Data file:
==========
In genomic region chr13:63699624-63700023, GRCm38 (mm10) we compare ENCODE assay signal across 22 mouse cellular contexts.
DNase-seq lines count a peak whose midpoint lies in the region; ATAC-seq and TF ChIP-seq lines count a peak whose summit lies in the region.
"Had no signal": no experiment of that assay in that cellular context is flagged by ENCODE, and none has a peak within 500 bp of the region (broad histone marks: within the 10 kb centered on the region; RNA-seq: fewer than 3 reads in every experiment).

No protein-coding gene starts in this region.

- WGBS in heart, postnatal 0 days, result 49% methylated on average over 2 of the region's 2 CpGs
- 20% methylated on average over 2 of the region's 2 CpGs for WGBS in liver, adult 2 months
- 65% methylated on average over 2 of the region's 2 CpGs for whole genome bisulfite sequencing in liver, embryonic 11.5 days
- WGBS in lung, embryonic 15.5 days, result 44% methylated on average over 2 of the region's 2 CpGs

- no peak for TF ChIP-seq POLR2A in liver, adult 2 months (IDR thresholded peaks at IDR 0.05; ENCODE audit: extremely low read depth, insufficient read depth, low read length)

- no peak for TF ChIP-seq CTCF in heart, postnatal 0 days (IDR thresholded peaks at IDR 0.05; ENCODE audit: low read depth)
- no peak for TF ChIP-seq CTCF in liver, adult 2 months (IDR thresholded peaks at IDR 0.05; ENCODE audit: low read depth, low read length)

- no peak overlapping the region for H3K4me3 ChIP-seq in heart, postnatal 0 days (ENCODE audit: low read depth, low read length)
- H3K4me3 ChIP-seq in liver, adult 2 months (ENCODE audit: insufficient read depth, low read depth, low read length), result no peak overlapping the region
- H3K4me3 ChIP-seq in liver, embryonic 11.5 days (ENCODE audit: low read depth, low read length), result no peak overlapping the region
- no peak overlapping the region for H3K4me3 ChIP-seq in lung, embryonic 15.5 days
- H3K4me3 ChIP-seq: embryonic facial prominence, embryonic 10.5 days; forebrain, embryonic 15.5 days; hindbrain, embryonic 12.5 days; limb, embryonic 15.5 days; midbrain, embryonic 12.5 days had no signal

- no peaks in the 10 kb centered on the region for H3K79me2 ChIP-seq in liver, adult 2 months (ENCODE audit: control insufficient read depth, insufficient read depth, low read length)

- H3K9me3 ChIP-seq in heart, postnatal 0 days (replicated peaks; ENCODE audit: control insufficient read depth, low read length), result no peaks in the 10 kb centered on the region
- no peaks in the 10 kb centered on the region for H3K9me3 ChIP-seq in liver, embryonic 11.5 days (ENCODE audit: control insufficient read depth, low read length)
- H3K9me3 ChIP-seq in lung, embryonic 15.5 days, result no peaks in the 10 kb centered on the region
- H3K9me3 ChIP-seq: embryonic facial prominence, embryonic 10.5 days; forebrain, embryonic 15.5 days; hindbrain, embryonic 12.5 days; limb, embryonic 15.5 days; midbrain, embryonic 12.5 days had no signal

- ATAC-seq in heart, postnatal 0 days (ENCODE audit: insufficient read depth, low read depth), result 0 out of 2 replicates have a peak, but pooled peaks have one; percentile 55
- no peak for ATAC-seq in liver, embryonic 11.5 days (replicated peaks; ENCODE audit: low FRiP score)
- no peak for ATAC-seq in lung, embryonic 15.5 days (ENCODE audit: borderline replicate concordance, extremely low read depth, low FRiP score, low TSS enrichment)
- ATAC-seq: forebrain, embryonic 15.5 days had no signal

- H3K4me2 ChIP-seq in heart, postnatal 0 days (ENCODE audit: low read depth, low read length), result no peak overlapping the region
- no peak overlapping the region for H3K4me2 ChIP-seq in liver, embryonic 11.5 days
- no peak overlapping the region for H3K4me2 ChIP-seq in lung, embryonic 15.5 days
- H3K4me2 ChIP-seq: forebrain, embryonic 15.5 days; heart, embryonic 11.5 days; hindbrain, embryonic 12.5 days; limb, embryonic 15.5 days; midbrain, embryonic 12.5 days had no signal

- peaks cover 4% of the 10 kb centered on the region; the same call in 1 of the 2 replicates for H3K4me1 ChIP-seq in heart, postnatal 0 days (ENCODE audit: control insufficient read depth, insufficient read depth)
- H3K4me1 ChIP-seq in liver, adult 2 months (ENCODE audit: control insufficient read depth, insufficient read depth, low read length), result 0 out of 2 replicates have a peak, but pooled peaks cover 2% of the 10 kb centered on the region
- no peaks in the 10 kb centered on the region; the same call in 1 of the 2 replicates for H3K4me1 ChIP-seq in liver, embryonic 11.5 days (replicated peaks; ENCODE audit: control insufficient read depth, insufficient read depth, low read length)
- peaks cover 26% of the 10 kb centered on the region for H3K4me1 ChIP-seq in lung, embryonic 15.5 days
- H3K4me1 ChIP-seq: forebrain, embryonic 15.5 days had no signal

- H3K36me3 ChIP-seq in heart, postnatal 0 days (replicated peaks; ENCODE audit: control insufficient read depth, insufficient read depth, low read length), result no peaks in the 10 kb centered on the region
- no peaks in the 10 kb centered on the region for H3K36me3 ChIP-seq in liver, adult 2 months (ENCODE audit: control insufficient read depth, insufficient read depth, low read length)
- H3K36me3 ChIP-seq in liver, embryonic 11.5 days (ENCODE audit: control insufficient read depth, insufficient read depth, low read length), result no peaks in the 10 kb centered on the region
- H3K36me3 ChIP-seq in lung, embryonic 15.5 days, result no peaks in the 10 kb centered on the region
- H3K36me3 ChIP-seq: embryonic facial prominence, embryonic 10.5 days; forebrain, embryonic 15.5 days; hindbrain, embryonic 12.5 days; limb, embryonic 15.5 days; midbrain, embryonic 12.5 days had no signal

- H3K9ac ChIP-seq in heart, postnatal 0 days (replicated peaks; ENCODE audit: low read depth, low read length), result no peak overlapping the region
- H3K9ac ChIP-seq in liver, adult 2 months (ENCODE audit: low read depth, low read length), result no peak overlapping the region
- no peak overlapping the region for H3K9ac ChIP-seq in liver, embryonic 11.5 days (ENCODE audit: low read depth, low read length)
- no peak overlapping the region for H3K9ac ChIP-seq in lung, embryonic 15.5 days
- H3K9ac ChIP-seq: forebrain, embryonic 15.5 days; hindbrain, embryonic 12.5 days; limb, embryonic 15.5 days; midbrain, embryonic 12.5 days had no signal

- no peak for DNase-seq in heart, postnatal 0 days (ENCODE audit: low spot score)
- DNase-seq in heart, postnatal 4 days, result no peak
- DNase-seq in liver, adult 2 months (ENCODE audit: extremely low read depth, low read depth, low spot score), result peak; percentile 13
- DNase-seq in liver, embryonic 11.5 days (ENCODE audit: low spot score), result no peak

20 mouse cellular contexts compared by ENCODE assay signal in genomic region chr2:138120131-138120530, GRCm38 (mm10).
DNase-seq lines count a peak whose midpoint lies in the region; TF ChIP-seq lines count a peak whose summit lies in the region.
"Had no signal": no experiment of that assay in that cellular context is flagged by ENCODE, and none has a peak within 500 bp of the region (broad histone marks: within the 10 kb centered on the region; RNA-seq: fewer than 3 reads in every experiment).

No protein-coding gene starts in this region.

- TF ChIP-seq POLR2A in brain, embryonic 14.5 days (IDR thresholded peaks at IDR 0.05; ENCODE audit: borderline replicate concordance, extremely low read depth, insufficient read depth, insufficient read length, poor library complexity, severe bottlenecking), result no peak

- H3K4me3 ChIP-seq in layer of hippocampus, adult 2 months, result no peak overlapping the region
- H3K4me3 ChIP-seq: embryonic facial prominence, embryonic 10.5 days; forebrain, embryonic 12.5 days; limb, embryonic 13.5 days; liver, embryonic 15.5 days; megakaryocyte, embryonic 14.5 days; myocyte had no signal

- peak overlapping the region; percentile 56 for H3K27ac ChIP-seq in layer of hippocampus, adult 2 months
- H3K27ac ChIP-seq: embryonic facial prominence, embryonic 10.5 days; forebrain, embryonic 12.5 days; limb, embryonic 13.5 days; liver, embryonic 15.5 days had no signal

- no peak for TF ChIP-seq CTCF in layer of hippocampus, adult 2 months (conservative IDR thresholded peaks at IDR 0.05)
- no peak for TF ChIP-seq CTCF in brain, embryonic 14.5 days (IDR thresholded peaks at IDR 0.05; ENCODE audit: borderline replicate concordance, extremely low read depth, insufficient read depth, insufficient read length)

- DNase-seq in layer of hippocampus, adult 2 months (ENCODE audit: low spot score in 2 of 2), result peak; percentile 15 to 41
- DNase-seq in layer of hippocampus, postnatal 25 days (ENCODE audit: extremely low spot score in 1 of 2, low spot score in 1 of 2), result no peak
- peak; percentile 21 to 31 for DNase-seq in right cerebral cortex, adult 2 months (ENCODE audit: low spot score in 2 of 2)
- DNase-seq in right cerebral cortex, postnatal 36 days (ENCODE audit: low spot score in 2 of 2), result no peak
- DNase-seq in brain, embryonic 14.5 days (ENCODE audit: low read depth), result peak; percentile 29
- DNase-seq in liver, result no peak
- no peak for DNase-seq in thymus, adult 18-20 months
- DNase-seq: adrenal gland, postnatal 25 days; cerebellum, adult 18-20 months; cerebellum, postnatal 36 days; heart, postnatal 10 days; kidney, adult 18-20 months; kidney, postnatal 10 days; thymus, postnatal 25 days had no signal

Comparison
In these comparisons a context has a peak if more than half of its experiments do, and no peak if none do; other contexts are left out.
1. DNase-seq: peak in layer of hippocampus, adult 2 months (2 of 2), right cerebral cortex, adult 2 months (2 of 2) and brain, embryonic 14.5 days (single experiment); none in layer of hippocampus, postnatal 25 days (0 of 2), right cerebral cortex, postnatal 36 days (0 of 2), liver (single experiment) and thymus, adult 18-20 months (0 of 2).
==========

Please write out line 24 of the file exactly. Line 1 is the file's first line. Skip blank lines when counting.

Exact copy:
- no peak for ATAC-seq in lung, embryonic 15.5 days (ENCODE audit: borderline replicate concordance, extremely low read depth, low FRiP score, low TSS enrichment)